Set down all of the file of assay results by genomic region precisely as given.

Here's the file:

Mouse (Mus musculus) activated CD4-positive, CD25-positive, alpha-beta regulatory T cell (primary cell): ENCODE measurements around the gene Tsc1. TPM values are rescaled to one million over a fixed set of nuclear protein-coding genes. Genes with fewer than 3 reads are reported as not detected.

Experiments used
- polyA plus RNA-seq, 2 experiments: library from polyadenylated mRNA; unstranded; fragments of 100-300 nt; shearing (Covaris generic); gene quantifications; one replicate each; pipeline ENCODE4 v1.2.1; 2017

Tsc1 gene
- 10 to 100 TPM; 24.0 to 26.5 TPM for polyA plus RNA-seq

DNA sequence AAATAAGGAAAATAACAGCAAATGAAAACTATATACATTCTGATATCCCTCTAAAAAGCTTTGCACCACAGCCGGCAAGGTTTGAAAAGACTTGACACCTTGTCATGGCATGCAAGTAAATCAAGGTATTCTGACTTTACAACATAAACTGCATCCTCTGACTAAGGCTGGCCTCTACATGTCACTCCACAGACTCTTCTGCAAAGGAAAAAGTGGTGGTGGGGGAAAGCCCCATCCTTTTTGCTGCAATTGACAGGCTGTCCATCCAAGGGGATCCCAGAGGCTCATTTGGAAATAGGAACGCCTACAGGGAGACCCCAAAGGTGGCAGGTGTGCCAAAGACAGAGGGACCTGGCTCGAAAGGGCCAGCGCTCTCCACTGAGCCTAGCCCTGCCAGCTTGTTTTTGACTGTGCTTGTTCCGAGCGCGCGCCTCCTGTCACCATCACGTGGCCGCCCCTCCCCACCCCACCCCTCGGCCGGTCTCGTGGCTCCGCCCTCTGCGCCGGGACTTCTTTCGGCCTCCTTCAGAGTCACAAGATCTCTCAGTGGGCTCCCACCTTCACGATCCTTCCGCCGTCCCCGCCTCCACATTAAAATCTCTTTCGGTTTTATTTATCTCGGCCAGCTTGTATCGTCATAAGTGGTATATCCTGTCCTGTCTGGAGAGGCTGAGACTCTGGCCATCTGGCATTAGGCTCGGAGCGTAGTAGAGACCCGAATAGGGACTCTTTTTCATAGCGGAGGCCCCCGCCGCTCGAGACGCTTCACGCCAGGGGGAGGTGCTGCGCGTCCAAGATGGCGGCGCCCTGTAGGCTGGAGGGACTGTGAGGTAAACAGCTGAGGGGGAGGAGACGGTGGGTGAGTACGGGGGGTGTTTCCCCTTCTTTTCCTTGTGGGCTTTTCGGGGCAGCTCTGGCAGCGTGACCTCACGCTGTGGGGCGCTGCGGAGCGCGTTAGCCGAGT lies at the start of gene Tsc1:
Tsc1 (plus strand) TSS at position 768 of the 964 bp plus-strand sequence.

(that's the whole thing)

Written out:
Mouse (Mus musculus) activated CD4-positive, CD25-positive, alpha-beta regulatory T cell (primary cell): ENCODE measurements around the gene Tsc1. TPM values are rescaled to one million over a fixed set of nuclear protein-coding genes. Genes with fewer than 3 reads are reported as not detected.

Experiments used
- polyA plus RNA-seq, 2 experiments: library from polyadenylated mRNA; unstranded; fragments of 100-300 nt; shearing (Covaris generic); gene quantifications; one replicate each; pipeline ENCODE4 v1.2.1; 2017

Tsc1 gene
- 10 to 100 TPM; 24.0 to 26.5 TPM for polyA plus RNA-seq

DNA sequence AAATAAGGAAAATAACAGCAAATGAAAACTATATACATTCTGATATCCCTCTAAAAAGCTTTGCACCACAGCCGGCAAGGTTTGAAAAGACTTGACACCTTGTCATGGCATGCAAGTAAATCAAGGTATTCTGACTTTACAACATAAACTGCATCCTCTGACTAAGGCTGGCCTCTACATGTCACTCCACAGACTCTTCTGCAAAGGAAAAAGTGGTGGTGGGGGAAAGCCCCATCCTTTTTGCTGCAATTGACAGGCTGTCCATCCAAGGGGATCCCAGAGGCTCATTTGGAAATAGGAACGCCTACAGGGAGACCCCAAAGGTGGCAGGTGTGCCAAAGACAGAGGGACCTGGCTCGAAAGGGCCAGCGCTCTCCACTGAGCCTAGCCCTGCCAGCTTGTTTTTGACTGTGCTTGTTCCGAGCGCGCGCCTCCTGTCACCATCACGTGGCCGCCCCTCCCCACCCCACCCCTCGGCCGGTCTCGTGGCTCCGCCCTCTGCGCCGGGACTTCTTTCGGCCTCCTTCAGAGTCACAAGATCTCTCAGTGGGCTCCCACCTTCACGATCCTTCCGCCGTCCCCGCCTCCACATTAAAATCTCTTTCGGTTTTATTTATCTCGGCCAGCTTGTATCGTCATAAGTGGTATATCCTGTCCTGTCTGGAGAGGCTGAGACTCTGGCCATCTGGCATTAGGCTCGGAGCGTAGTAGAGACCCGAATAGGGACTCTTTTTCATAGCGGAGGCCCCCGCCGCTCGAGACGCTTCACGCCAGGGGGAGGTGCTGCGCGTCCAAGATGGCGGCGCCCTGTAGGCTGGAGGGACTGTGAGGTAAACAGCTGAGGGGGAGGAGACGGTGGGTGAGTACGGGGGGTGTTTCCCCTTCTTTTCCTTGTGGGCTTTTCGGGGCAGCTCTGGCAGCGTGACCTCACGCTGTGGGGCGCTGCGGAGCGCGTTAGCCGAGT lies at the start of gene Tsc1:
Tsc1 (plus strand) TSS at position 768 of the 964 bp plus-strand sequence.